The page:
The year 1958 was a time marked by a series of transformative sociopolitical developments that shook the foundations of the existing Middle Eastern order and in various ways, sparked the beginning of a new sociopolitical landscape in the region. The year 1958 remains a vital, if not one of the most important, moments in the Middle East from the Nahda (Renaissance) to the Arab uprisings in 2010–11 and the most recent wave of protests in the region that erupted in 2019. Against the backdrop of Egypt’s nationalization of the Suez Canal Company and the ensuing crisis of 1956, the creation of the United Arab Republic with the merger of Syria and Egypt into one state on February 1, 1958, seemed the initial step toward greater Arab unity. As the present work shows, the repercussions of the union between Egypt and Syria had an impact both on the states in the Middle East and on the ones outside the region. The most visible impact manifested in three Arab states: first, the aggravation of the political crisis later turned civil war in Lebanon between May and July 1958; second, the attempted and foiled coups against Hussein in the Hashemite Kingdom of Jordan in June and July 1958; and third, the military coup turned revolution in Iraq on July 14, 1958, that ended the monarchy and created a republic.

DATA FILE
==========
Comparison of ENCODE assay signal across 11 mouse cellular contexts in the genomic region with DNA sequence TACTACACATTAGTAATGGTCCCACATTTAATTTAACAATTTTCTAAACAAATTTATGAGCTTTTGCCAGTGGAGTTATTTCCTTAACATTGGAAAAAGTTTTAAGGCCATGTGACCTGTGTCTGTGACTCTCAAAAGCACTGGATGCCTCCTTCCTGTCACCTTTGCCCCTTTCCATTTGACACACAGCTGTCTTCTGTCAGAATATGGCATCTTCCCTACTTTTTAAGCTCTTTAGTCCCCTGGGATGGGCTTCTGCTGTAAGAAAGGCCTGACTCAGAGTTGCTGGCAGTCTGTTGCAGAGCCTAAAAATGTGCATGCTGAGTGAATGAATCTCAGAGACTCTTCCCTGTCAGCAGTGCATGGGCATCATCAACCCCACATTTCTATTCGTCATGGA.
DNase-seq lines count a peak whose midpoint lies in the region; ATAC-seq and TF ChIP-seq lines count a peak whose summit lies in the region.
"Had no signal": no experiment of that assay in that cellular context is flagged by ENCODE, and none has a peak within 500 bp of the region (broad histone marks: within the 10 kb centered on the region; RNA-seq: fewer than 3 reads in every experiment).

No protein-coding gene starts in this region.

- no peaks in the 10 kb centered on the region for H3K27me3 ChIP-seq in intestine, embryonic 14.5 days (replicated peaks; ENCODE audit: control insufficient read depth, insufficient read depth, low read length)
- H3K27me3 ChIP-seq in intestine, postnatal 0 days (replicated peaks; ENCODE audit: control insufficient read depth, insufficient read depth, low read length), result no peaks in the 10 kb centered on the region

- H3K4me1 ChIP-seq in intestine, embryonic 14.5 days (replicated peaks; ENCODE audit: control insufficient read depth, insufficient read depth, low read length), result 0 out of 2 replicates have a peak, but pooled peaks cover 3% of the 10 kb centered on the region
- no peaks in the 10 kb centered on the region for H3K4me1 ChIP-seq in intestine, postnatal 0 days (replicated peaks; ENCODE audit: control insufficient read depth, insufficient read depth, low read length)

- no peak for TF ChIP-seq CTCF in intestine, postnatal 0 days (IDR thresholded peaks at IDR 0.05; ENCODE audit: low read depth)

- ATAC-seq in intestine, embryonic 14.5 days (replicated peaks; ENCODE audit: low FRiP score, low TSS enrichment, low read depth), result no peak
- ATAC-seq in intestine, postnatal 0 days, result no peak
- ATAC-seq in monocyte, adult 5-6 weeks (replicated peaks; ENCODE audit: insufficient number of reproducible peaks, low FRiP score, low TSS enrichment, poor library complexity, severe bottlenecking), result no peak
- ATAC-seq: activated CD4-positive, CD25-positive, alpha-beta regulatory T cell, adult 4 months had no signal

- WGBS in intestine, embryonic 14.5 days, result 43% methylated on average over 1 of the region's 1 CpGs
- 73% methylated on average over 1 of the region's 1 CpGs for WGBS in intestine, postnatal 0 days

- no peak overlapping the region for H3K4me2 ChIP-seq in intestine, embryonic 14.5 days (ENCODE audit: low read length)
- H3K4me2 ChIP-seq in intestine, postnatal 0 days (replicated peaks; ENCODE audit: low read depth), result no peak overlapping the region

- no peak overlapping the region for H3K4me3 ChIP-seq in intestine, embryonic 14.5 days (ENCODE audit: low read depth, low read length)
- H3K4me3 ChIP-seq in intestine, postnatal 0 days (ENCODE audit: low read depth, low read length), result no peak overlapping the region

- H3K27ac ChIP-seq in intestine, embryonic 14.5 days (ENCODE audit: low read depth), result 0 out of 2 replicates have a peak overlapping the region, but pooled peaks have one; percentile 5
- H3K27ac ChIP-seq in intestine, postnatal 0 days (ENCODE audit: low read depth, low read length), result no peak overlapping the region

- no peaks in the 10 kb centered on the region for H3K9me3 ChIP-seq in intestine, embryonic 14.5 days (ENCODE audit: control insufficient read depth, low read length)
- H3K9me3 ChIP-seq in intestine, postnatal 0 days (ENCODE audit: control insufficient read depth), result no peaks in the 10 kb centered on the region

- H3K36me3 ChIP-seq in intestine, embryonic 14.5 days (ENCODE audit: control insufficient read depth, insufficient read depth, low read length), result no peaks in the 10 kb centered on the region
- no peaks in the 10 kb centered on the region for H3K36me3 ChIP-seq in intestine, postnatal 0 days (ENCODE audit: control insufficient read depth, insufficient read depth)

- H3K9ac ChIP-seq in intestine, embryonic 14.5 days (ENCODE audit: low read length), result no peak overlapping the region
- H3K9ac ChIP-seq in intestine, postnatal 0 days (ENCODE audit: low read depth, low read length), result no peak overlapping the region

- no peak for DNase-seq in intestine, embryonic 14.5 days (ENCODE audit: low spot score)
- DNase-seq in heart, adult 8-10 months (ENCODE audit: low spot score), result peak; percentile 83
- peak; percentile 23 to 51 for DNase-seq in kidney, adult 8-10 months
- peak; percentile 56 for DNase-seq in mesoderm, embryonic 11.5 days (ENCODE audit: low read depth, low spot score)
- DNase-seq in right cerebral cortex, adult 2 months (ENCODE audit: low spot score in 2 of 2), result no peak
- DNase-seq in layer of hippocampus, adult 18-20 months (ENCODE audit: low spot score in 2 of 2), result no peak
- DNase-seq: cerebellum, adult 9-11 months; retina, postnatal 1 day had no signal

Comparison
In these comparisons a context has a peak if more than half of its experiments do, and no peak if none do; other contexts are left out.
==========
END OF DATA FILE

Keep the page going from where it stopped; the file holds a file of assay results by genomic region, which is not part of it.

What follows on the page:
The three seminal events constituted a turning point in the modern history of the Middle East and North Africa. However, this book considers that these sociopolitical developments were part of a larger series of events in a periodmarked by decolonization, revolutionary nationalism, internationalism, postcolonialism, imperialism, anti-imperialism, and state formation. Therefore, this book is a study that brings together these events, arguing for the importance of examining these moments in conjunction and in conversation with each other by using the time span of that seminal year of 1958. Existing scholarship, especially the edited volume A Revolutionary Year: The Middle East in 1958 , by Roger Louis and Roger Owen, draws the connections between the events in Iraq and Lebanon. Other works examine the process of state formation in some states in the Arab Middle East and the importance of oil in the region. However, these important contributions have mostly explored the experiences of a limited number of states and focused on collections of records and documents, while excluding a deeper appreciation of the role of non-Arab actors in the region and the multilayered connections between local, regional, and global developments in 1958.